A recent Supreme Court of North Dakota holding is worth noting for anyone who enters into agreements containing notice periods to terminate the right or obligation to proceed under a contract. Continental Resources, Inc. v. P&P Industries, LLC, involved an oil producer and two companies providing transportation, water hauling, and related services and materials to the oil producer. Among other things, the case dealt with the amount of lost profits damages available to one of the service companies after termination for convenience.
The district court held that the service company, if it were to prevail on its breach of contract claim against the oil producer, would be limited to damages only for the net profits it would have earned during a 30-day termination notice period in the parties’ contract, along with its expenses to mitigate its damages after the breach and the expenses accrued in preparation for performance. The service company appealed the decision of the district court.
The Supreme Court of North Dakota, applying Oklahoma law, upheld the district court’s ruling. The service company argued on appeal that the alleged breach by the oil producer completely destroyed the company and that it was entitled to recover damages sufficient to put it in the position it would have occupied had the contract been fully performed. In other words, the service company claimed that it was entitled to the lost profits expected under the contract and the value of the company at the time of the breach. However, the Court held that the termination for convenience notice provision shielded the oil producer from much of the liability as it limited the collectible lost profits to only those profits that would have been made during the 30-day period from the notice of the termination until the complete termination of the obligation of the producer to proceed with contract. The Court reasoned that the purpose of allowing a party to recover lost profits is to protect the injured party’s expectations. Where there is a termination for convenience clause in which either party can cancel a contract after giving notice and a specified amount of time after the notice, each party’s expectations of business cannot exceed the length of that notice period.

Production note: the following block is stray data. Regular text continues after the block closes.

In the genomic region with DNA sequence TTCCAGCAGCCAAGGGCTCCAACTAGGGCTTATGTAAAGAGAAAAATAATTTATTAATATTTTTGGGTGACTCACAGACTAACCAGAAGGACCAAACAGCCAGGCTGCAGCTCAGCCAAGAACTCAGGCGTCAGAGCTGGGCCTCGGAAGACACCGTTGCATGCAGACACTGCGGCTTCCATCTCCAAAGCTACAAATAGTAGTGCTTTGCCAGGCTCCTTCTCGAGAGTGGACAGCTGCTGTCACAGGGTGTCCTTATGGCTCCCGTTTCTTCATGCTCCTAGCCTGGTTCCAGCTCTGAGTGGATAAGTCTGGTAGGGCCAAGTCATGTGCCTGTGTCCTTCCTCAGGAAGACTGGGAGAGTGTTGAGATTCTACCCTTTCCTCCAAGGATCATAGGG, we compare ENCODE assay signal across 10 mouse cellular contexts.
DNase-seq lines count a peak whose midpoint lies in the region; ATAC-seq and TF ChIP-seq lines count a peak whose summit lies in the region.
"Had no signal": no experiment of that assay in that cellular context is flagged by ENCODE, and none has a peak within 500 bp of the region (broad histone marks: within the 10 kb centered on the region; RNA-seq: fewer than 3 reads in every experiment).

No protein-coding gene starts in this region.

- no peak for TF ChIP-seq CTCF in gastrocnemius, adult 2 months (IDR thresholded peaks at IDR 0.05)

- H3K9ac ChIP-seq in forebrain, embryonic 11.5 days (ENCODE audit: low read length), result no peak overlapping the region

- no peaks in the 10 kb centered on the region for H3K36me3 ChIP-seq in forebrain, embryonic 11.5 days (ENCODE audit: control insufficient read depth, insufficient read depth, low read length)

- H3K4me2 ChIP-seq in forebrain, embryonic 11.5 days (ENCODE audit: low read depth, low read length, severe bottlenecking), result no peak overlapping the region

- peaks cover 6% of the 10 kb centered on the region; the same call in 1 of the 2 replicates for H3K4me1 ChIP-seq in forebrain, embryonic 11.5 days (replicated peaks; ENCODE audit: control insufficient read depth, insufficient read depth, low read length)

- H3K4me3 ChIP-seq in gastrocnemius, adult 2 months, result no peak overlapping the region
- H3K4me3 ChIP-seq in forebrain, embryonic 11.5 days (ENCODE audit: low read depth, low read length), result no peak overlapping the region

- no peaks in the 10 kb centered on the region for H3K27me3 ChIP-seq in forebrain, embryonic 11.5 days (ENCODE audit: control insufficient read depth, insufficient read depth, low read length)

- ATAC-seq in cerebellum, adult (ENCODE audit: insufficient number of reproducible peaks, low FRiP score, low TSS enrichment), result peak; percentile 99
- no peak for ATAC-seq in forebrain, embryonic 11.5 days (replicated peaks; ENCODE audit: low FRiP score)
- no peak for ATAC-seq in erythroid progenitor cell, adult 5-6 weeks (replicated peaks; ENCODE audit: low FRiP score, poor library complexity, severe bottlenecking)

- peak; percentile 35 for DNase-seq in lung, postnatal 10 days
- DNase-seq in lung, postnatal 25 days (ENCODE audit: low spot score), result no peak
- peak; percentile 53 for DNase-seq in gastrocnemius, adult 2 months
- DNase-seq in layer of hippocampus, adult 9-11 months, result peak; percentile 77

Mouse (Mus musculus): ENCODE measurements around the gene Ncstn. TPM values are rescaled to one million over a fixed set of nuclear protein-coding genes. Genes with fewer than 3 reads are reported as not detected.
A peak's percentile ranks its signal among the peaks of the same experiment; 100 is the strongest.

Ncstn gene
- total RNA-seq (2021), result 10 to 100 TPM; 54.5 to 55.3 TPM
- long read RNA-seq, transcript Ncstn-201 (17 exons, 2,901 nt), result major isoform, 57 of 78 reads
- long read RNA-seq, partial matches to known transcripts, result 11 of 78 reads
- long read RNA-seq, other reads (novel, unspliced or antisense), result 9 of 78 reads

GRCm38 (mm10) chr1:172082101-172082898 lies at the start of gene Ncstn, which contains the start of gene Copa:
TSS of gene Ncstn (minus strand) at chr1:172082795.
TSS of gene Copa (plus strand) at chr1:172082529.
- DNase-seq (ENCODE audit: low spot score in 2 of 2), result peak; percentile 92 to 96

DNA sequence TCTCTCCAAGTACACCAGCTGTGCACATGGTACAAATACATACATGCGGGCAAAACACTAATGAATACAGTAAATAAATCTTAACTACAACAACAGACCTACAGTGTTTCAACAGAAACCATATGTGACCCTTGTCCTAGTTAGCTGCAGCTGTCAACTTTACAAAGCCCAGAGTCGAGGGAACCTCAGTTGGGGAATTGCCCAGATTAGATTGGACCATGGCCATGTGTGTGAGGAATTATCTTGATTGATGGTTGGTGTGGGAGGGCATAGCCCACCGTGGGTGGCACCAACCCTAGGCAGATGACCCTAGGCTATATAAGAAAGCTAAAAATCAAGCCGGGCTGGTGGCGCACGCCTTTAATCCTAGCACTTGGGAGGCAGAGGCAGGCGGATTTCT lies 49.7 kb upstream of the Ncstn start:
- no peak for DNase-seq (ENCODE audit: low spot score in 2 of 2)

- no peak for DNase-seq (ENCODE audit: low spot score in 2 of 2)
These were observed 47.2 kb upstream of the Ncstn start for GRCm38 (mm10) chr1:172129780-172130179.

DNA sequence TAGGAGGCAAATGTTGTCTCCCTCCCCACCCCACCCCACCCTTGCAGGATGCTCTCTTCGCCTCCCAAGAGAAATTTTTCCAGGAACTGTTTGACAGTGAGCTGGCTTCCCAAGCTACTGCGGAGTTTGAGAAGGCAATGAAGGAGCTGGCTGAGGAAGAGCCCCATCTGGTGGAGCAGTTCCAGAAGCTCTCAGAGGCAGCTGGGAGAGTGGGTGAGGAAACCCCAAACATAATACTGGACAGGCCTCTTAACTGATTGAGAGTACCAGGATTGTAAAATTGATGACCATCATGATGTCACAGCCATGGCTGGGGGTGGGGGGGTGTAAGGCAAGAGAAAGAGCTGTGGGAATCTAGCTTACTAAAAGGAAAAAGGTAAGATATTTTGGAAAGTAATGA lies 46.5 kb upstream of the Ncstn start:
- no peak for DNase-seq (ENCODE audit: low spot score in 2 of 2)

This case serves as a reminder to all members of the construction industry of the potential implications from the inclusion of a termination for convenience clause. This principle is important to recognize even when contractual notice is not required, as this result could have equally occurred in the case of a termination for convenience in which notice is not required. If no notice is required, then there is possibly an argument that one cannot expect any lost profits beyond the date of termination; of course, with no cap, as there was in P&P, there is at least an equal argument that the right to lost expectancy is valid. Almost all termination for convenience clauses in contemporary sophisticated contracts describe the damages one is entitled to upon a termination for convenience. So if you are negotiating a contract where a notice termination period or any termination for convenience clause is in play, it is crucial to recognize that damages will likely be limited by these clauses, and one should consider the risks inherent in such a situation.